Real Estate Closing Terms to Know

Real Estate Closing Terms to Know

You may encounter many terms when buying a house that you are not familiar with. In this process, it is crucial to understand what your realtor, loan officer and contracts are saying. Here are some closing terms you might encounter when buying a house to help you understand them.


Underwriting is a process by which an institution or individual assumes financial risk in exchange for a fee. Mortgages are the most common form of underwriting. The mortgage underwriting process involves researching factors like income, employment status, debt and credit score in order to determine whether or not the borrower will be able to repay the loan as agreed.

The underwriters estimate the level of risk that the applicant can handle before taking on the risk. The research is then used to help underwriters determine fair loan rates. In some cases the risks of the borrower are too high for the underwriters to take on the risk. The underwriters may then reject the applicant.

Closing costs

This is possibly the most widely known and understood of the closing terms on this list. Closing costs refer to the additional expenses that buyers and sellers incur in order to close a real estate deal. These costs can include origination charges, discount points, title searches, and appraisal fees. They may also include title insurance, surveys, taxes or deed recording fee.

Closing costs are the additional charges/fees that you pay for the completion of the purchase process. They do not include your monthly mortgage payment. As stated above, these charges are extra fees like taxes. The buyer is entitled to a fair estimate of the expected costs and conditions. This estimate is done earlier in the process, after a loan application has been submitted. Closing costs are a concern for both buyers and sellers.

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A deed, which is a legal document signed by the owner of an asset, grants them specific rights to that asset if they meet certain conditions. Deeds can be used to prove ownership or transfer title. Deeds are a document that proves ownership. It is a signed physical document filed by both parties. The deed must be in writing, filed with the public records,, and notarized. The deed may be challenged in court if these requirements aren’t met.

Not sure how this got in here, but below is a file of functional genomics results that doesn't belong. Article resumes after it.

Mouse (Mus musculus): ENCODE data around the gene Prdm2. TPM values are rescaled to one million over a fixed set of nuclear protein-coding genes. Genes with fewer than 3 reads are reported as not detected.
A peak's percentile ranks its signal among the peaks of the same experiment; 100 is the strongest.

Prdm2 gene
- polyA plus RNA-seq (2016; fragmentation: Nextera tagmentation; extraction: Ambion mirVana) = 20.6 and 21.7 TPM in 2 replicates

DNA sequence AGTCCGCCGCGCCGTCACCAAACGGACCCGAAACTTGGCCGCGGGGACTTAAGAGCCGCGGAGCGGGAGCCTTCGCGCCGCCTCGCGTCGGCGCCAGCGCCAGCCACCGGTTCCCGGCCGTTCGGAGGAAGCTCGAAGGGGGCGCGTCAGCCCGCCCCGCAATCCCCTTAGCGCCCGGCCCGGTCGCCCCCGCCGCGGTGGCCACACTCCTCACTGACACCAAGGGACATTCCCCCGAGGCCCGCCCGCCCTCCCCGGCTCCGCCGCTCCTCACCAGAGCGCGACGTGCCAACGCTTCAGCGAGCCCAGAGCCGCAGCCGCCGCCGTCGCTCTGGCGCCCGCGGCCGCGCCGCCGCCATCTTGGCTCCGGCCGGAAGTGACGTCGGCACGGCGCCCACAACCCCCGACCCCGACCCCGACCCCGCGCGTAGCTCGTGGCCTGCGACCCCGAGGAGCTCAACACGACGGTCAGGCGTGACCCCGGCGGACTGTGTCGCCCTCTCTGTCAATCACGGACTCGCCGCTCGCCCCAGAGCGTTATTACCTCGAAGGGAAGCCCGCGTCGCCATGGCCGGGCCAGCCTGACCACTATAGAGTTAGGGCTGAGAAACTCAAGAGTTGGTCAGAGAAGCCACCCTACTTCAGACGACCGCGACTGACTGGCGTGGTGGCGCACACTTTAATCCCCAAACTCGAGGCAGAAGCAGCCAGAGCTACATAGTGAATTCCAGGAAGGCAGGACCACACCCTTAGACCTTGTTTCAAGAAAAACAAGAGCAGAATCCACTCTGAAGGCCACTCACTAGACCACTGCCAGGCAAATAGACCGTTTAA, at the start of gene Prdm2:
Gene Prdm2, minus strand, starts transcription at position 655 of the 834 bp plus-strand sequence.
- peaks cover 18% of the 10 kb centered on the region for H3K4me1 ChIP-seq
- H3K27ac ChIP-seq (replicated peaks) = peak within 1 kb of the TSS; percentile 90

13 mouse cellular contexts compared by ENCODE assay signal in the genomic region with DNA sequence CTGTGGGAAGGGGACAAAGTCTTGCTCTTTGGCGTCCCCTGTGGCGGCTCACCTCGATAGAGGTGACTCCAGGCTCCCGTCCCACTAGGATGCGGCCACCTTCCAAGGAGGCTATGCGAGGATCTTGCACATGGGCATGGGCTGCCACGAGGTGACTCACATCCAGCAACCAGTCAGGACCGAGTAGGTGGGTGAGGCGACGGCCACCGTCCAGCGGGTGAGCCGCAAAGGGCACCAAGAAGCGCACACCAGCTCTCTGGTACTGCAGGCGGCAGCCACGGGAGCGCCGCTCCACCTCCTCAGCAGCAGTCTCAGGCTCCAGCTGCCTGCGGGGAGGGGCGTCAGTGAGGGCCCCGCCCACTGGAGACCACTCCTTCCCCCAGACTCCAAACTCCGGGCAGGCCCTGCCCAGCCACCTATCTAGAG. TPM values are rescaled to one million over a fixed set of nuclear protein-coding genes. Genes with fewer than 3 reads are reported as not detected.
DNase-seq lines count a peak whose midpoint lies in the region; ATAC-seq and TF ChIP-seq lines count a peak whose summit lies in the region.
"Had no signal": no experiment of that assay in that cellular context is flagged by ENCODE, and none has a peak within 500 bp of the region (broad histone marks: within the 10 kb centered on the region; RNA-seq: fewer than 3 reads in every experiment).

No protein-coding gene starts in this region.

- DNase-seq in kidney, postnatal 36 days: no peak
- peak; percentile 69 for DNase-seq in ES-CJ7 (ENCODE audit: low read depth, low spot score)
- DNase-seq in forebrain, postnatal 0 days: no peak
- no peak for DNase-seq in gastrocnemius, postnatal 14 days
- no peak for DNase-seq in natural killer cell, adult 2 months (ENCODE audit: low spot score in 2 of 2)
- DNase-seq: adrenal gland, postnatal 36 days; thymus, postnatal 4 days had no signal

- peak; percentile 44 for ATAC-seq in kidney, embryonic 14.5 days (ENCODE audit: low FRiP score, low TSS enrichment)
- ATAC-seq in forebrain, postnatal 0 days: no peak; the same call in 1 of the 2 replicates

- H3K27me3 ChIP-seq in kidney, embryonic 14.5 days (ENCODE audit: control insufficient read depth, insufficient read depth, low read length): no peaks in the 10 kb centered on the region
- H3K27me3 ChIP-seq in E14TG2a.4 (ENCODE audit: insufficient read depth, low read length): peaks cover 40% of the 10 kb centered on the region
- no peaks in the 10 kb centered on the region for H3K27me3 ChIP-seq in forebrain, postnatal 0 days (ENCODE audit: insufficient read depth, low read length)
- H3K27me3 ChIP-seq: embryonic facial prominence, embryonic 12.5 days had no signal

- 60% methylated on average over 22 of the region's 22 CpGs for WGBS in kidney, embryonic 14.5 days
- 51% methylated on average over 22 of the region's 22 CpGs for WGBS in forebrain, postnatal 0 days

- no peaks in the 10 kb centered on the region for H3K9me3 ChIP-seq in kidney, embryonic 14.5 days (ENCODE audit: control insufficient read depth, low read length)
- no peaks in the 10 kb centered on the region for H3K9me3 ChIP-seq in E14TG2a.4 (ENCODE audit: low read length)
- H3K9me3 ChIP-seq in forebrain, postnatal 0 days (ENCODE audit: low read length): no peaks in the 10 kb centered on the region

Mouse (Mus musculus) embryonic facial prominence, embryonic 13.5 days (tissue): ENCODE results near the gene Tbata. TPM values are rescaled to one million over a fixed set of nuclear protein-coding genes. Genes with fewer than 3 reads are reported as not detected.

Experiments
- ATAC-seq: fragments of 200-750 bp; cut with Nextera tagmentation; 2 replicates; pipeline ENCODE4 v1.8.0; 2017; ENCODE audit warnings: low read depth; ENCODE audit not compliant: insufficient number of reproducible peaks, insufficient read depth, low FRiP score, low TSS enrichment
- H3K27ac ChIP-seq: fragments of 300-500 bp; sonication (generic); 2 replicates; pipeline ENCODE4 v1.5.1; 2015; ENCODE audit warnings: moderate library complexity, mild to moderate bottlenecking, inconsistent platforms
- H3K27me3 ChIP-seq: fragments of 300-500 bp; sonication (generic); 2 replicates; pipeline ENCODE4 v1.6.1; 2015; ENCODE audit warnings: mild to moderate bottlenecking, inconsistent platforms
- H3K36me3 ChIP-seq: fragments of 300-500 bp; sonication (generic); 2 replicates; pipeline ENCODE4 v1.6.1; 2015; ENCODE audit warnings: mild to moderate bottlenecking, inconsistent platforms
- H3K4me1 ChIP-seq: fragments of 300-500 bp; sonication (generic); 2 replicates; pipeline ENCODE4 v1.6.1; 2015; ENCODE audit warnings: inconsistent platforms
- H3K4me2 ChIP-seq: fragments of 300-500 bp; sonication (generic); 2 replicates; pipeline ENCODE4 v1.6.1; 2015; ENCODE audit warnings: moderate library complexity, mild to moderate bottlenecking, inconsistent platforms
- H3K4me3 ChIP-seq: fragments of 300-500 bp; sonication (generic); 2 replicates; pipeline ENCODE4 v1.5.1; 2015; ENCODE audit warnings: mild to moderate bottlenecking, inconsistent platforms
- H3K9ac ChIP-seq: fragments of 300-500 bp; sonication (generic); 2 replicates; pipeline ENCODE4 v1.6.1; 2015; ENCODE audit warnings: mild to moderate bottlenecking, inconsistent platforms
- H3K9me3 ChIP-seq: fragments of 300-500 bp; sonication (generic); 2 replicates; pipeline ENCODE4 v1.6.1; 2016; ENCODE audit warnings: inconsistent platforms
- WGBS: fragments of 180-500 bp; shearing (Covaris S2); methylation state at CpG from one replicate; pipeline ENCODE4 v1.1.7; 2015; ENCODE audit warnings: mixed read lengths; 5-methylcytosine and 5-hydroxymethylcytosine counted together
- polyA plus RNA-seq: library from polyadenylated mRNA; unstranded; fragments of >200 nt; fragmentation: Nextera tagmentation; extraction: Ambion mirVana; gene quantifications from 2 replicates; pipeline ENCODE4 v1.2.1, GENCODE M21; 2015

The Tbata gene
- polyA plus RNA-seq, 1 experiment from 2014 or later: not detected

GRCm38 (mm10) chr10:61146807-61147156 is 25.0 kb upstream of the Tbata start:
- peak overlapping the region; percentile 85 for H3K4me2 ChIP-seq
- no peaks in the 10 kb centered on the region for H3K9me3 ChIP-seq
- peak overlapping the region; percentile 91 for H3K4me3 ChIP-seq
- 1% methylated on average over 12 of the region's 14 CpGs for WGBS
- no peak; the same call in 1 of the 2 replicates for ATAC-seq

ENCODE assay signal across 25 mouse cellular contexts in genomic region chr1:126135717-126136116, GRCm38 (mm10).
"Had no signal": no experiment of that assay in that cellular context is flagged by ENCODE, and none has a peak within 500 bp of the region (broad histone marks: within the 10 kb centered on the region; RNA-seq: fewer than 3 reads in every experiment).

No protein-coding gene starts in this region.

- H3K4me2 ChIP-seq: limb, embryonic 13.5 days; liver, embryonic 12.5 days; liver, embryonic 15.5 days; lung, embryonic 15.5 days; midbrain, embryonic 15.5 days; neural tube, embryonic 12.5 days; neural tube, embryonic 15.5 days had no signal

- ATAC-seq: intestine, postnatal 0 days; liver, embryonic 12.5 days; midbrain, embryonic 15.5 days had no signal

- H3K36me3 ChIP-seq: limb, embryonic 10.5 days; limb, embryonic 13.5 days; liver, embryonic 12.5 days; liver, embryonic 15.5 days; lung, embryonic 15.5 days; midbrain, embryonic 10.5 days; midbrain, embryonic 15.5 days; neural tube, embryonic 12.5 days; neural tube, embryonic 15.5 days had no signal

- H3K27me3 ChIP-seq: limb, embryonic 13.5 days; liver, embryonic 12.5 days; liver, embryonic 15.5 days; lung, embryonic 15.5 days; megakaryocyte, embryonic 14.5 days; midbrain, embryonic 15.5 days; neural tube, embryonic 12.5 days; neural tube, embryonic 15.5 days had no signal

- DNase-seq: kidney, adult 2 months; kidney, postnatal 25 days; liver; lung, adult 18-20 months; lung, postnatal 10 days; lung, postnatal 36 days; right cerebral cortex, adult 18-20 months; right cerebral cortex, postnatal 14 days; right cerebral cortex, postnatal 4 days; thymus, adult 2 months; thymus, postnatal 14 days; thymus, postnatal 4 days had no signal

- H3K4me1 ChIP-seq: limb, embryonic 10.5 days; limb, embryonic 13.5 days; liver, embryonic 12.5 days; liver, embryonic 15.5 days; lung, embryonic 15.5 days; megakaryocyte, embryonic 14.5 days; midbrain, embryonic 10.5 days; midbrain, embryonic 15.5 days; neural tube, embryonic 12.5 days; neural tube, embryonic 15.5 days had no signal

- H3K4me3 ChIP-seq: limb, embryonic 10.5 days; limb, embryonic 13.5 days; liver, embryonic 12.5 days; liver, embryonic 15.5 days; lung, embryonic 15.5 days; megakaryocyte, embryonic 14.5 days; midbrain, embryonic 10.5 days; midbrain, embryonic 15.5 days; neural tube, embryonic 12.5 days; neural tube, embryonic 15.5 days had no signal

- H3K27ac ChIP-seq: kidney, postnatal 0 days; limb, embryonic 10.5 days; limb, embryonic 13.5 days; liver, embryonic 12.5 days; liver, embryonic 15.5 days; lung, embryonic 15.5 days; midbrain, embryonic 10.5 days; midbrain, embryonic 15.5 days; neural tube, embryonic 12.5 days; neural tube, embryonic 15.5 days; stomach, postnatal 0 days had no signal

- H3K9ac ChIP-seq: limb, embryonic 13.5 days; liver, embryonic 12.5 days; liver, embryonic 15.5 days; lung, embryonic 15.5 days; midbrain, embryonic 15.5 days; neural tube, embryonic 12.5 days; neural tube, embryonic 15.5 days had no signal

There is a small difference between the terms “deed” and “title”. The deed, as stated earlier, is a document that proves the ownership. The deed states the ownership or title of the property. The title is not a real thing, but a legal concept that states who owns the property. The ultimate ownership is the legal right of the buyer to use the property.


Escrow refers to a legal concept that describes a financial instrument in which an asset or escrow funds are held by a third-party on behalf of other parties who are completing a deal. An escrow is a financial instrument that holds assets such as money, securities and other assets for one party, before they are transferred to the other. It is often used to buy a house, but it can also be used for other situations.

Say, for example, that company A sells machines to company B located in a different country. Company A will not send machines to another country until it is assured that they will be paid. Company B will not pay company A until the machines are received in good condition. In this case, company B can put the payment into an escrow account and give instructions for the disbursement of the money once the machines arrive. Escrow guarantees that both parties receive the goods they require.